Computer-Music.com contains articles and product reviews related to making music using computers and creating 3D computer animation in sync with music. Computer-Music.com is also the home page of  Donald S. Griffin, an experienced professional composer, sound effects designer and audio consultant with an emphasis on computer games,  video games and internet music and sound effects. For pricing and contract availability send email to: DGriffin (@) Computer-Music (.) com

Computer-Music.com  contains articles and product reviews related to making music using computers and creating 3D computer animation in sync with music.
Computer-Music.com is also the home page of  Donald S. Griffin, an experienced professional composer, sound effects designer and audio consultant with an emphasis on computer games,  video games and internet music and sound effects. For pricing and contract availability send email to: DGriffin (@) Computer-Music (.) com



 

to this article's front page

>> to next page >>

Why Is Organizing A MIDI  Studio So Important?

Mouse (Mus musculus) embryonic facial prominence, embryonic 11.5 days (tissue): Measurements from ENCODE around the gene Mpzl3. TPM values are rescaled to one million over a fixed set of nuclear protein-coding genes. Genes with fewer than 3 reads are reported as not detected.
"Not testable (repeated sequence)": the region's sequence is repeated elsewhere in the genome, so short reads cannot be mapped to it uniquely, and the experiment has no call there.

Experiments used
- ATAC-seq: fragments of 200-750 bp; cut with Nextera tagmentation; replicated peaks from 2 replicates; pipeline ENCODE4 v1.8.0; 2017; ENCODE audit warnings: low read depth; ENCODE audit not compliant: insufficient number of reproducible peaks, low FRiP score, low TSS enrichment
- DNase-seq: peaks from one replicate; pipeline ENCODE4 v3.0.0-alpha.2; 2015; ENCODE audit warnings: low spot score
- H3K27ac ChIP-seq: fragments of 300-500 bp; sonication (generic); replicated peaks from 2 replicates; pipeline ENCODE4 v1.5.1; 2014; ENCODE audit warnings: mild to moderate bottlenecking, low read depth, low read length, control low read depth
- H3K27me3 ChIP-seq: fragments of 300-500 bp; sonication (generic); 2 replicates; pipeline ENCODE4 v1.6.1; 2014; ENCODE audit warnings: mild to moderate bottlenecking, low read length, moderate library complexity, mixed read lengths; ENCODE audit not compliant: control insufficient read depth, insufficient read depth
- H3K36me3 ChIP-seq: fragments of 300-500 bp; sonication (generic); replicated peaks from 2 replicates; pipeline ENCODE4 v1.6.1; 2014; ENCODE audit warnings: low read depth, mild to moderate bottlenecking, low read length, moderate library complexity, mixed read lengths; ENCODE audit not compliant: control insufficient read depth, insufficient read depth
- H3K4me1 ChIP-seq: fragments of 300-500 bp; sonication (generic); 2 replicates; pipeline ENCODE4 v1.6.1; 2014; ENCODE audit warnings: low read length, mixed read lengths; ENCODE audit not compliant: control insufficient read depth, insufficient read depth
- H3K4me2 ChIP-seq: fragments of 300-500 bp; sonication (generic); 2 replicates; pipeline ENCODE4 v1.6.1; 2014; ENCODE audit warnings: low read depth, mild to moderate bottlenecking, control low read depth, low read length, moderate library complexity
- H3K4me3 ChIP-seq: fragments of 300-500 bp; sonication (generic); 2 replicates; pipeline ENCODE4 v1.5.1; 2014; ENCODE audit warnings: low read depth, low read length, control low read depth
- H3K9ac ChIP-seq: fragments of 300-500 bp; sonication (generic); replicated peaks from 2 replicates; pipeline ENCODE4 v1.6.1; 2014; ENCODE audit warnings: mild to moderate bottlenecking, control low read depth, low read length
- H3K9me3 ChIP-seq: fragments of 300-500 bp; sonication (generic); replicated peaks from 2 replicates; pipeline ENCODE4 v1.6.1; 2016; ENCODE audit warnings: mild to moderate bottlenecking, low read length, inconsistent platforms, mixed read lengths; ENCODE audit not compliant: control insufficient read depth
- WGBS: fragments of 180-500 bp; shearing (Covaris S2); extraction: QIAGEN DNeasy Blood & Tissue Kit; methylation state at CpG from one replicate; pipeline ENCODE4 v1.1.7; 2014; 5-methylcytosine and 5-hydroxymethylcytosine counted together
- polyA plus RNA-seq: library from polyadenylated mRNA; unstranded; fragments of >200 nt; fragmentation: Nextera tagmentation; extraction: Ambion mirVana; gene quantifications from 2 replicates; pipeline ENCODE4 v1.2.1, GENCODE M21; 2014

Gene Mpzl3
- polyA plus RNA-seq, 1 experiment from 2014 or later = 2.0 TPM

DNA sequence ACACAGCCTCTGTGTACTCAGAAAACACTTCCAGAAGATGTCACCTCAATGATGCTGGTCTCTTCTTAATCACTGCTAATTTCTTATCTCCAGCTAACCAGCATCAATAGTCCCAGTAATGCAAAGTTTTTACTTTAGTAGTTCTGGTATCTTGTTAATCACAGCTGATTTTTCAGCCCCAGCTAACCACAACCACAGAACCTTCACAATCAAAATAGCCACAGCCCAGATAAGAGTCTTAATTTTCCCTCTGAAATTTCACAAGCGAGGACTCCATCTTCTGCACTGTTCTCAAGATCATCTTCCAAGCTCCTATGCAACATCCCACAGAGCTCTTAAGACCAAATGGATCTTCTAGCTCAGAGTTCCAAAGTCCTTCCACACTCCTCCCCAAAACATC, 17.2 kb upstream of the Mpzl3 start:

Learning about, and becoming comfortable with  making music using MIDI is a major undertaking. While I did not find learning MIDI as difficult as learning the Trumpet (my first instrument) it still took me most of a year before I was comfortable enough working with MIDI that I could concentrate on composing using MIDI sequencing software. My father once told me of a famous jazz musician who commented that he no longer plays his instrument; he plays music. Obviously he would still hold his horn and blow air through it and finger the keys but his point was that he had become so familiar with the process of playing the instrument that he no longer had to think about it consciously so he was free to concentrate on the music itself. There have been a few simple statements I have heard in my life time that have had an impact out of all proportion to the statement itself. This was one of them. It has been about twenty years since I heard those few simple words and I am still amazed at how useful they have been. My first response was to concentrate on becoming so familiar with my instrument that I could think a tune and it would come out of my horn as naturally as words came out of my mouth. While I never achieved precisely that degree of mastery, what I did achieve was close enough for me to get the effect I was looking for. I started concentrating on how the notes should be played, then on deciding what notes I wanted to play, then what melodies, then many variations on those melodies. In short, I was able to make music instead of working hard just to play the instrument. This was the crucial first step in my development as a composer. Attaining a similar familiarity with MIDI and basic MIDI equipment was the crucial first step in my development as a MIDI composer and essentially moved me from bicycle to a motorcycle in terms of productivity.